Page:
What are you doing for the school holidays? A world-class show jumping competition in Morocco perhaps? This was true for one Lincoln High School student, who will have The Best stories to talk about when she does get back to class. Steffi Whittaker has been competing in the FEI World Jumping Challenge Final in Rabat, the Moroccan capital.
Steffi had the misfortune of having her first horse incur a stable injury early in the competition, after a good start in the welcome round. While the second horse went well in the first qualifier, there were faults in the next rounds. This meant that Steffi rode in the Farewell Stakes rather than the Final, where only the top 20 qualifiers completed. She had one rail down in the Farewell class.
While she didn’t win, she impressed many, especially in the speed round. What an amazing experience for her and no doubt she will have learned a lot, so look out for her blazing around next season! Steffi and her family are now off to have a quick trip to parts of Europe, including Paris.
Steffi has posted on her Facebook page this message which sums up her experiences very well:
“What a dream it’s been, it’s definitely been a dream like no other and will always be one that wil never be forgotten. I meet so many amazing people that will be life long friends, miles apart but will see each other some time in years to come and had the most amazing time, it was so much fun. I guess I didn’t have the luck which you definitely need in this competition but the experience was like no other, I rode my best and was able to change horses and go straight into the qualifying round and do a clear which was amazing. I was the youngest and it’s such a learning curve, I mange to do two clear rounds which was amazing for my first time. I had the best groom ever called Rocky (for short) (Ahumard) Also I couldn’t of done it with my amazing coach Mirranda Harringon who I learnt a lot from in such a short time and being able to take it away to put on my own horses and knowing I can improve so much. I couldn’t of done this without everyone’s help with the fundraising and donations, also a big thanks to my amazing parents for all their hard work.”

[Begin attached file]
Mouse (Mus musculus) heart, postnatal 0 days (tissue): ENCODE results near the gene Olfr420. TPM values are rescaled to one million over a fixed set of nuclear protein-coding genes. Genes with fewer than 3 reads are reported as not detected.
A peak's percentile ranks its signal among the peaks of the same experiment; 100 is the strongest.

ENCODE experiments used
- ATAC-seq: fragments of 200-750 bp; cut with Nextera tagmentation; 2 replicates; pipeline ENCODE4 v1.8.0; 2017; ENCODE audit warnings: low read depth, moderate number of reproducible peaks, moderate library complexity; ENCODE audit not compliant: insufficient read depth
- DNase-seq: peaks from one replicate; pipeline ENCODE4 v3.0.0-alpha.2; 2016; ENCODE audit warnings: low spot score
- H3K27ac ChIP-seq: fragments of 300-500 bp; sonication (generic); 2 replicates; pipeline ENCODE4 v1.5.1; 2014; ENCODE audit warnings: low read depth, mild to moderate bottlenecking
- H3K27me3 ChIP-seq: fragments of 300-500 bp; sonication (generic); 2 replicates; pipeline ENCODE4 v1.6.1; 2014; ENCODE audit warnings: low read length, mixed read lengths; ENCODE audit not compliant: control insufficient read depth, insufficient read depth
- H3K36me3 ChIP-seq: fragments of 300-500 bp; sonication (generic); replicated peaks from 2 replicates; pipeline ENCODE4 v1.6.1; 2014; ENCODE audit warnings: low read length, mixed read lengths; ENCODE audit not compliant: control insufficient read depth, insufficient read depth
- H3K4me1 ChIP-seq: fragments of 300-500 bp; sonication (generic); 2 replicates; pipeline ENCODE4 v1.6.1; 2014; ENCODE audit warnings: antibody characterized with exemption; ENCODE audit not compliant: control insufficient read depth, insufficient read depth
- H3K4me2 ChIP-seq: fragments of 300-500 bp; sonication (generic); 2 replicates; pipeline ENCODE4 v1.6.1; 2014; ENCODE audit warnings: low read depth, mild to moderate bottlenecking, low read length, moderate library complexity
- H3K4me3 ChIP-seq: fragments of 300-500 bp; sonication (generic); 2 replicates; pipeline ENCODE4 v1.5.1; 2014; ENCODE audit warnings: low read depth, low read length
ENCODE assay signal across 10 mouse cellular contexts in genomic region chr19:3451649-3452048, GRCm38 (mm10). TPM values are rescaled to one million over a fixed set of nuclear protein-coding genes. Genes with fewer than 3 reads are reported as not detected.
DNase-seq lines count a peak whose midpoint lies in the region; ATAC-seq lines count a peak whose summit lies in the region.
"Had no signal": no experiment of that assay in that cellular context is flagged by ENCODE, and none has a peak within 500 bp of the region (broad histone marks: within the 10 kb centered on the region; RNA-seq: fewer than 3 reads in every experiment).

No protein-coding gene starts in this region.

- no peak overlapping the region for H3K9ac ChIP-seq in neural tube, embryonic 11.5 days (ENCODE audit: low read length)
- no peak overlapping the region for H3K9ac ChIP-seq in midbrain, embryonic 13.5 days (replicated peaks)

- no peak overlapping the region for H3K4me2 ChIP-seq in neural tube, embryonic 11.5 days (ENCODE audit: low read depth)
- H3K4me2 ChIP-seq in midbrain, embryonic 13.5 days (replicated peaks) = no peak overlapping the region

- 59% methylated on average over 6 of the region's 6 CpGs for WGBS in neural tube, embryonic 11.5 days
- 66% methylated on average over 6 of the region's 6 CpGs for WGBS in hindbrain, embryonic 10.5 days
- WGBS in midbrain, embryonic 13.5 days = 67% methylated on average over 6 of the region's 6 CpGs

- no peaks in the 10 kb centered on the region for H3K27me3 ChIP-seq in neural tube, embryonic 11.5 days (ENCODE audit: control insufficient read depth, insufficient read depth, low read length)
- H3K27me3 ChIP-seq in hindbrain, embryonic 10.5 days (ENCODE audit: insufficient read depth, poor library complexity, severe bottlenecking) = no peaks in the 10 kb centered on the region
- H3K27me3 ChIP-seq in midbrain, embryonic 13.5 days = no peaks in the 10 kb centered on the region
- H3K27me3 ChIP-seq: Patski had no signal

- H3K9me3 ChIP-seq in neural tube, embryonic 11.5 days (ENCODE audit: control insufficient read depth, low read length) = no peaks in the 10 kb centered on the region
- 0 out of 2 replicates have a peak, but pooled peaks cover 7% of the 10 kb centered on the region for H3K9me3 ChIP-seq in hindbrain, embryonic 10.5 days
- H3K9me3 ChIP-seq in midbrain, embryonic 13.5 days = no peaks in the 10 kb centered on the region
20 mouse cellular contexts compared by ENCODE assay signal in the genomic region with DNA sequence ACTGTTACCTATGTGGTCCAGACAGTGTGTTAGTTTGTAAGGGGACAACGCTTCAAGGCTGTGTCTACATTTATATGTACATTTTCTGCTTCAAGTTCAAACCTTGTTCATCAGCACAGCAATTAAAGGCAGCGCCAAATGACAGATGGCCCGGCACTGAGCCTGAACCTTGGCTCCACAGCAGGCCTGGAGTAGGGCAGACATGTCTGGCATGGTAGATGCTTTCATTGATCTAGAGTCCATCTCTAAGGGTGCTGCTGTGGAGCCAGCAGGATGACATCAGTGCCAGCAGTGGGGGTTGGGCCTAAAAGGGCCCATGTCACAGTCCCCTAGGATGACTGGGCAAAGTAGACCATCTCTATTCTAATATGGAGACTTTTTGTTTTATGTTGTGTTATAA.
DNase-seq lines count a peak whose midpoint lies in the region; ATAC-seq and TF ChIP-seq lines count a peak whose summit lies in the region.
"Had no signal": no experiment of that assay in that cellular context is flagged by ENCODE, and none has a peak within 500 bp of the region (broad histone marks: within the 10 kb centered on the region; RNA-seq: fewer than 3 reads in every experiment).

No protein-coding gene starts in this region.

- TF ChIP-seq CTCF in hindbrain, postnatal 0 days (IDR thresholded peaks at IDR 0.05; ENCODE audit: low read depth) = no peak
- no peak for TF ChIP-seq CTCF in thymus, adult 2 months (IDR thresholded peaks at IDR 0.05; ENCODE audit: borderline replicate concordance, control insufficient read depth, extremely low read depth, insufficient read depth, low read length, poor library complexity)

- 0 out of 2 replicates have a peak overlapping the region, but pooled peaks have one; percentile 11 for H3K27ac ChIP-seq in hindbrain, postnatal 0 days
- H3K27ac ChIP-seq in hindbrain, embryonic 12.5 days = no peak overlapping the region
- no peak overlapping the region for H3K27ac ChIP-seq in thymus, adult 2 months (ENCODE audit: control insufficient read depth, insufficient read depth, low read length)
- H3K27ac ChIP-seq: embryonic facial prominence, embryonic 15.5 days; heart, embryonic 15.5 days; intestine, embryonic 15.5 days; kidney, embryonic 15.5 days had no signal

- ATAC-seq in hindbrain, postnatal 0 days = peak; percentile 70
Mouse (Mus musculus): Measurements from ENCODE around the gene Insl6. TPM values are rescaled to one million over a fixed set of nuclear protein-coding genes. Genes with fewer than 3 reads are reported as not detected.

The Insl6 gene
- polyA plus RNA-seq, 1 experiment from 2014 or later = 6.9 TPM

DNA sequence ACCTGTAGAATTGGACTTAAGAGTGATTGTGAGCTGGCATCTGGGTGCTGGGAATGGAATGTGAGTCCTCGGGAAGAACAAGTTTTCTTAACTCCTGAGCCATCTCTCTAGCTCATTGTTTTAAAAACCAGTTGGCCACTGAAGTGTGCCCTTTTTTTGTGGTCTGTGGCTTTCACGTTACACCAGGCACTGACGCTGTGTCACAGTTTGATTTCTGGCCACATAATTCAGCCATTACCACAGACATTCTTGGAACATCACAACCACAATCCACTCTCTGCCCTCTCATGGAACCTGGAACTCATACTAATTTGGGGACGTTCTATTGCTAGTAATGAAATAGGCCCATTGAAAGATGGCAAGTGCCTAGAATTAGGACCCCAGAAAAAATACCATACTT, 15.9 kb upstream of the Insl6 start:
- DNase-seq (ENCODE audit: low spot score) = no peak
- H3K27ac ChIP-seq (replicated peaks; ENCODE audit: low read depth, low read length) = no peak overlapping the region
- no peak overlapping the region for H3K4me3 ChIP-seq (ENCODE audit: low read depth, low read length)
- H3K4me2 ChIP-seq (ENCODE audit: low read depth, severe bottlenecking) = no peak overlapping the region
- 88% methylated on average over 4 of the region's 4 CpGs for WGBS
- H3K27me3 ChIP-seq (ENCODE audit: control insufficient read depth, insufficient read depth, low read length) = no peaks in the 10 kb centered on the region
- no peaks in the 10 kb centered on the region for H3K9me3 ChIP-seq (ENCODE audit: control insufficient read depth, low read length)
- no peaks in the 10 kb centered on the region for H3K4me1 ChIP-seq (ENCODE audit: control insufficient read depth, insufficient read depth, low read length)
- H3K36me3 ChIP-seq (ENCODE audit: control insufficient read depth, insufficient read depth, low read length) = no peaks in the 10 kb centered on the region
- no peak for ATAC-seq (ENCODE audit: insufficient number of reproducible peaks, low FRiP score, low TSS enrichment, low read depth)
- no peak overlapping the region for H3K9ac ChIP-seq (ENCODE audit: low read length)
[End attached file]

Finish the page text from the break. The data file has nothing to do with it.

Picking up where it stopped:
Here’s the FEI report on the final:
Lebanese athlete, Marek Maitala, swept to victory which, for the second year in a row, came down to a thrilling three-way jump-off for the medals yesterday. And it was a really close call, with Bermuda’s Philip Correia also producing three fantastic clear rounds in the closing competition, but having to settle for silver when fractionally slower against the clock, while the host nation’s Yassine Bennani claimed the bronze.
This 15th edition of the Final, which was originally organised by PSI at the Kasselman Stables in Hagen, Germany, back in 2000, attracted 22 riders from 18 nations and took place at the Dar Es Salam Equestrian Centre which is home to the Fédération Royal Marocaine des Sports Equestres. The flags of Algeria, Bermuda, Bolivia, Chile, Colombia, Ecuador, India, Indonesia, Iran, Jamaica, Lebanon, Morocco, New Zealand, South Africa, Syria, Uzbekistan, Venezuela and Zimbabwe all flew high, and competitors enjoyed a tremendously welcoming atmosphere throughout the tournament.
Open to Category A riders from 10 FEI regional zones, the Final was staged over five competitions beginning with a Warm-Up in which 12 horse-and-rider combinations shared pole position when jumping clear.
A total of 28 horses were presented at the veterinary inspection last Thursday (21st April) following which the all-important draw took place. Riders compete with borrowed horses so, as always, tension was high as each athlete was allocated a mount which they hoped would take them on to the very top step of the podium. The horses selected for the Final are experienced campaigners, competing regularly in classes from 1.20m up to Grand Prix level, and the Moroccan National Federation went through a rigorous scouting process to find the best available.
The first qualifier was a 1.15m Speed competition, and as only the top 50 per cent of participants go through to the final afternoon, a good first effort is vital to make the cut. And the competitors demonstrated their skill and determination when 14 jumped clear, four finished with just four faults and two completed with eight on the board, leaving 20 still in the hunt for a place in the limelight on Sunday afternoon.